CB can satisfy needs or motives linked to physical adaptation, stimulation, hedonism, and aesthetic pleasure, as well as emotion regulation—these reasons are more relevant in festivals and playful encounters, although the last three probably plays a role in the CBs linked to SM. Material motives or incentives can play a role in some cases. Olson (1971), in his classic text on why people did not participate in SM, argued that only specific incentives led to abandoning the logic of the free rider. Studies show that this motive is not very relevant for participation in SM, although both the attainment of money and expression of wealth may play a role in ludic CB. Another set of motives is linked to empowerment (self-direction, self-efficacy and self-esteem), both individual and collective, as well as to the motivation of power and influence—this motive will be relevant for leaders and militants above all. Another group of motives is linked to self-realization, learning and creativity. Motives like search of or attribution of meaning, maintaining a tradition and social norms, as well as satisfying the need for security are also relevant. Affiliation and relational motives are also relevant for CC related to SM. Finally, motives of self-transcendence or collective motives, related to fighting to change society for the better are relevant—particularly for religious and ideological SM.

These motives highlight the role that social identity, in its different configurations, has for both CB and particularly for SM participation. While relative deprivation continues to be a relevant factor for identity creation and mobilization, elements such as recognition by the authorities and the perception of their efficacy can also affect the self-image of actors and their willingness to engage either in CB or SM.

Finally, it is also important to see what happens the other way around, and to examine how successful participation in CB and SM can reinforce all aspects of wellbeing, as is shown in Table 1 (Oyanedel and Paez, 2021).


Table 1. Potential motives related to participation in successful CB and positive effects on wellbeing.

Author contributions

JO: Conceptualization, Funding acquisition, Writing—original draft, Writing—review and editing. AE: Conceptualization, Validation, Writing—review and editing. HÇ: Conceptualization, Validation, Writing—review and editing. DP: Conceptualization, Writing—original draft, Writing—review and editing.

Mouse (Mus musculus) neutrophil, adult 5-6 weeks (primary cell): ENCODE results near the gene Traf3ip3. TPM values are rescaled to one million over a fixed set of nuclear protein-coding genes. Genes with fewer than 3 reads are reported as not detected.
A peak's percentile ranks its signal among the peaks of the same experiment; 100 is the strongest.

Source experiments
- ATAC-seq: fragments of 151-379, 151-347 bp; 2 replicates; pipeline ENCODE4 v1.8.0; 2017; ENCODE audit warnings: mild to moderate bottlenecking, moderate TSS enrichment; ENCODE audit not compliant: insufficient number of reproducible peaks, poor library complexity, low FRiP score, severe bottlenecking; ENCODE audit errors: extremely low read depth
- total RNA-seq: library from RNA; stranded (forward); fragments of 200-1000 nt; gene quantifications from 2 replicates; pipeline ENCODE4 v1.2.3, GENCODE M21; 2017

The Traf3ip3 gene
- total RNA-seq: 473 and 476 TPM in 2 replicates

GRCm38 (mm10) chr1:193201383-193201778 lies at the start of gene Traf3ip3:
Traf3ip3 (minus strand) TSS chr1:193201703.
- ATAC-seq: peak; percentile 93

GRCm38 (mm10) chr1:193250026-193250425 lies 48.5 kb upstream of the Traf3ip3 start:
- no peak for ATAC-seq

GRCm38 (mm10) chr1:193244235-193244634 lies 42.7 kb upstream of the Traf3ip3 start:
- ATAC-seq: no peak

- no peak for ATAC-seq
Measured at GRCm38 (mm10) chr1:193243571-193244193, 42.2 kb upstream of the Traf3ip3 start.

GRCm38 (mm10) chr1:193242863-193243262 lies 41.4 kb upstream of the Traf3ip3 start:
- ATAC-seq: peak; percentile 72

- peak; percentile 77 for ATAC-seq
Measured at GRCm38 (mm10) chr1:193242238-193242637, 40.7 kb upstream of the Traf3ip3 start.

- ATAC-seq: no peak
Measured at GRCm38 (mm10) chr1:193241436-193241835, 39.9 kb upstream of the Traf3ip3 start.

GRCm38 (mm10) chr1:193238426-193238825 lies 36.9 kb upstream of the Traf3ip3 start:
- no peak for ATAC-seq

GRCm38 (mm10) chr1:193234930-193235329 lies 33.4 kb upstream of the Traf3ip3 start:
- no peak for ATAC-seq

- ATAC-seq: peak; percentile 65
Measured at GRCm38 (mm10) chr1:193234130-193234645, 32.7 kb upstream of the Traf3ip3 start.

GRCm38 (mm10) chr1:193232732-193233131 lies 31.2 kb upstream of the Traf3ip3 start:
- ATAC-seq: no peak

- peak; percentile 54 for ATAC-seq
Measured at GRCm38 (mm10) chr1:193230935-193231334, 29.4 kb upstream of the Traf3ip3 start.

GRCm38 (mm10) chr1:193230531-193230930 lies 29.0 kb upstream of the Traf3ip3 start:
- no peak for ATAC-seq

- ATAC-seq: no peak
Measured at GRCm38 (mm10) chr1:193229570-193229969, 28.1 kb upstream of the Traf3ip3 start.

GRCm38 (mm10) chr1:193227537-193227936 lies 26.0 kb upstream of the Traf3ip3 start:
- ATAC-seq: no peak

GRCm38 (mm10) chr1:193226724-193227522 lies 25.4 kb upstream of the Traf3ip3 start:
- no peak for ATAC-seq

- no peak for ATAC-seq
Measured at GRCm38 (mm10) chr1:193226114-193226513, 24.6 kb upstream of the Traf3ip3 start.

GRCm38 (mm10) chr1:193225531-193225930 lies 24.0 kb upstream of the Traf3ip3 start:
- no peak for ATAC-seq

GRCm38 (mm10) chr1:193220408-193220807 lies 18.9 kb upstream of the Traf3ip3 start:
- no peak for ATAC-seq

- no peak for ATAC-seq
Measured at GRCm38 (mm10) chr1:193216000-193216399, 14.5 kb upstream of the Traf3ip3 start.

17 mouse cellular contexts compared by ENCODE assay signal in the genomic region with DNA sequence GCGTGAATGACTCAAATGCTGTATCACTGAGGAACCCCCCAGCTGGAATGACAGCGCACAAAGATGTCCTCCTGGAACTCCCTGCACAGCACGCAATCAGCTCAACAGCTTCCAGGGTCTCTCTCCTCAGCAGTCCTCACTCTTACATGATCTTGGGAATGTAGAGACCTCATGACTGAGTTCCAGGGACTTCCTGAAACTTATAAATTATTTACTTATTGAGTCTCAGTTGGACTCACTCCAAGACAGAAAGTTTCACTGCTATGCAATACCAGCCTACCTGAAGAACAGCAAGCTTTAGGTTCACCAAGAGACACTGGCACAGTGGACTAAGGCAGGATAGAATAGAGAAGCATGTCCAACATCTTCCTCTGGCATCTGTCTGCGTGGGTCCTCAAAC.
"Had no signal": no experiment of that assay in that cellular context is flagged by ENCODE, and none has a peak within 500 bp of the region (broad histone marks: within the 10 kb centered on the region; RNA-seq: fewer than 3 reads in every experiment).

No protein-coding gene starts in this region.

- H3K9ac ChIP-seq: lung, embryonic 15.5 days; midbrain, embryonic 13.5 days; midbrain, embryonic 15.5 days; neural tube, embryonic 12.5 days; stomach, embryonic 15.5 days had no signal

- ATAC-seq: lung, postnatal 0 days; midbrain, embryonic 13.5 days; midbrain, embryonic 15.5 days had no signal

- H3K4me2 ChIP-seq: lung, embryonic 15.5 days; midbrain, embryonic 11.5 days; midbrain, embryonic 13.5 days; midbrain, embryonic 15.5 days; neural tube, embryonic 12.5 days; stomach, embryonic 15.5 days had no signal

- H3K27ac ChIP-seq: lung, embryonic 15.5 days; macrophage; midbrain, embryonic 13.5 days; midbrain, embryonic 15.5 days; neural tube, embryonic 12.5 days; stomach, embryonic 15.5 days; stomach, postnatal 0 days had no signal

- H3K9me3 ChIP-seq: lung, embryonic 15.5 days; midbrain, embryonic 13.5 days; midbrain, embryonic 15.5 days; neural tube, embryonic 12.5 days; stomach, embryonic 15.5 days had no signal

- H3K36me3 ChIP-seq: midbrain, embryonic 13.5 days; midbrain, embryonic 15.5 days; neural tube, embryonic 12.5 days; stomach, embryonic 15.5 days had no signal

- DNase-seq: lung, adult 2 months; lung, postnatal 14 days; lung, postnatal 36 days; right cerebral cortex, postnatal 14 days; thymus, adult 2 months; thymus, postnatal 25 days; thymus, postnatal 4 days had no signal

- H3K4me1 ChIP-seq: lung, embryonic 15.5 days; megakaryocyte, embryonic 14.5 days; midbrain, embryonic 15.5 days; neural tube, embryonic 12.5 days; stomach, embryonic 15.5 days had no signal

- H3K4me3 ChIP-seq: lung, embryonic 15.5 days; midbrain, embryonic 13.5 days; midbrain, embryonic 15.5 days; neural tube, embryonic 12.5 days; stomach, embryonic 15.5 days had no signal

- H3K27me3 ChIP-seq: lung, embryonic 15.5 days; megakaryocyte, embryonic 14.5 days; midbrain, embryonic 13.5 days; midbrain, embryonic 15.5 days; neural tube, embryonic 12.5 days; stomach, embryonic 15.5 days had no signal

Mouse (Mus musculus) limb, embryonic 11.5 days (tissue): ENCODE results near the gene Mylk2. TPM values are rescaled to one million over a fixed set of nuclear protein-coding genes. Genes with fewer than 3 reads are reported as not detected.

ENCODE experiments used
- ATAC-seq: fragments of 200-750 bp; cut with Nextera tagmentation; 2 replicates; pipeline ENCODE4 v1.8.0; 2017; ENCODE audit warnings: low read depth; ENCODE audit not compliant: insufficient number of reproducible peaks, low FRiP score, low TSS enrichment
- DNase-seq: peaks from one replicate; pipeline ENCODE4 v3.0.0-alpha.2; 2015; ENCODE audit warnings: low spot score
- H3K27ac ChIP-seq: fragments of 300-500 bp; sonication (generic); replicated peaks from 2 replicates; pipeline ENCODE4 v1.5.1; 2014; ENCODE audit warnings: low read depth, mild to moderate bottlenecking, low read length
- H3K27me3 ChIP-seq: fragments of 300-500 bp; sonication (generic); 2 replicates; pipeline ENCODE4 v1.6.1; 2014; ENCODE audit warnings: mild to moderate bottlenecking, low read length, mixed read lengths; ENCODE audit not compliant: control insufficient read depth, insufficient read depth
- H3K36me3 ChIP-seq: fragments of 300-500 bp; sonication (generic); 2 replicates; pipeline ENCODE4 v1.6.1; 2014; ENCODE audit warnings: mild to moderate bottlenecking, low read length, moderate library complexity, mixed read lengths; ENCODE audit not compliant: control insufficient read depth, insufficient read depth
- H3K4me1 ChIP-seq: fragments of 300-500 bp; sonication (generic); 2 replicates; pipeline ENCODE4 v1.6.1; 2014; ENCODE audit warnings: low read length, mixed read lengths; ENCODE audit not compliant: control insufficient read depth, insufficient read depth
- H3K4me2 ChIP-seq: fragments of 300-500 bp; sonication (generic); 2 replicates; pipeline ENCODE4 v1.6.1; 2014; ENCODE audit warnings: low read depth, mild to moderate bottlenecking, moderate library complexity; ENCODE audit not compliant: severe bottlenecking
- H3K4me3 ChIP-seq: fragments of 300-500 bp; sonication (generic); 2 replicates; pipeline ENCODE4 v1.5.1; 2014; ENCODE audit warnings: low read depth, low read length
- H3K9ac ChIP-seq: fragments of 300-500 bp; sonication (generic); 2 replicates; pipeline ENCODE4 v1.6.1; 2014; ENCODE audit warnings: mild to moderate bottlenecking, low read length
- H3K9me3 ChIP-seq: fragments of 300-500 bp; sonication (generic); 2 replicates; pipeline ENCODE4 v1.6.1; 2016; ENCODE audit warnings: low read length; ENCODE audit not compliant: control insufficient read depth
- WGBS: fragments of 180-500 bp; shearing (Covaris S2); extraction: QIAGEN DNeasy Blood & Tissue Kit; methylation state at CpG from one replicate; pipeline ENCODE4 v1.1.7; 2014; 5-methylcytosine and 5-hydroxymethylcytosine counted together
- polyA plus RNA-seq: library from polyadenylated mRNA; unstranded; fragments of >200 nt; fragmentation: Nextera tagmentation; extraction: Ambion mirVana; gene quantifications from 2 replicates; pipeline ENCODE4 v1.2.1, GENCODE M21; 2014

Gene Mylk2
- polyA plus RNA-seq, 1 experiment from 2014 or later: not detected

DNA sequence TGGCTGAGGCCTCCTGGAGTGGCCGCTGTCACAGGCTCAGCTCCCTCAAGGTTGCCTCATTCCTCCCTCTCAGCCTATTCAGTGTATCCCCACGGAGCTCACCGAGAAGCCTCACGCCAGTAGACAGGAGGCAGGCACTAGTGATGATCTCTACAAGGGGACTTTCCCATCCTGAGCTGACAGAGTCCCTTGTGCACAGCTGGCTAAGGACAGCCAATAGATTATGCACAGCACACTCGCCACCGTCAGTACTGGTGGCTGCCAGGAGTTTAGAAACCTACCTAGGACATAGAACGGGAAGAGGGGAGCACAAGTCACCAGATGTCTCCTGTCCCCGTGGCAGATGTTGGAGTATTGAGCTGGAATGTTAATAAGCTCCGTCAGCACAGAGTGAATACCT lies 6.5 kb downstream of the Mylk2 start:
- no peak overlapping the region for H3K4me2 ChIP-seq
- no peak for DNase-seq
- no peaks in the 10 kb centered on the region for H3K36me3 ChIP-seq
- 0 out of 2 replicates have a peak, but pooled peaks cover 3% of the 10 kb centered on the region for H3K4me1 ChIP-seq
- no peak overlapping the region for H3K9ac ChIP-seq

This study was supported by SCIA ANID CIE160009.

Conflict of interest

The authors declare that the introduction was written in the absence of any commercial or financial relationships that could be construed as a potential conflict of interest.

Publisher's note

All claims expressed in this article are solely those of the authors and do not necessarily represent those of their affiliated organizations, or those of the publisher, the editors and the reviewers. Any product that may be evaluated in this article, or claim that may be made by its manufacturer, is not guaranteed or endorsed by the publisher.


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Keywords: social psychology, wellbeing, social movements, collective behavior, social identity

Citation: Oyanedel JC, Espinosa A, Çakal H and Paez D (2023) Editorial: Socio-psychological perspectives on collective behavior and social movements. Front. Psychol. 14:1266567. doi: 10.3389/fpsyg.2023.1266567

Received: 25 July 2023; Accepted: 07 August 2023;
Published: 22 August 2023.

Edited and reviewed by: Gerald Matthews, George Mason University, United States

Copyright © 2023 Oyanedel, Espinosa, Çakal and Paez. This is an open-access article distributed under the terms of the Creative Commons Attribution License (CC BY). The use, distribution or reproduction in other forums is permitted, provided the original author(s) and the copyright owner(s) are credited and that the original publication in this journal is cited, in accordance with accepted academic practice. No use, distribution or reproduction is permitted which does not comply with these terms.

*Correspondence: Juan Carlos Oyanedel,

Disclaimer: All claims expressed in this article are solely those of the authors and do not necessarily represent those of their affiliated organizations, or those of the publisher, the editors and the reviewers. Any product that may be evaluated in this article or claim that may be made by its manufacturer is not guaranteed or endorsed by the publisher.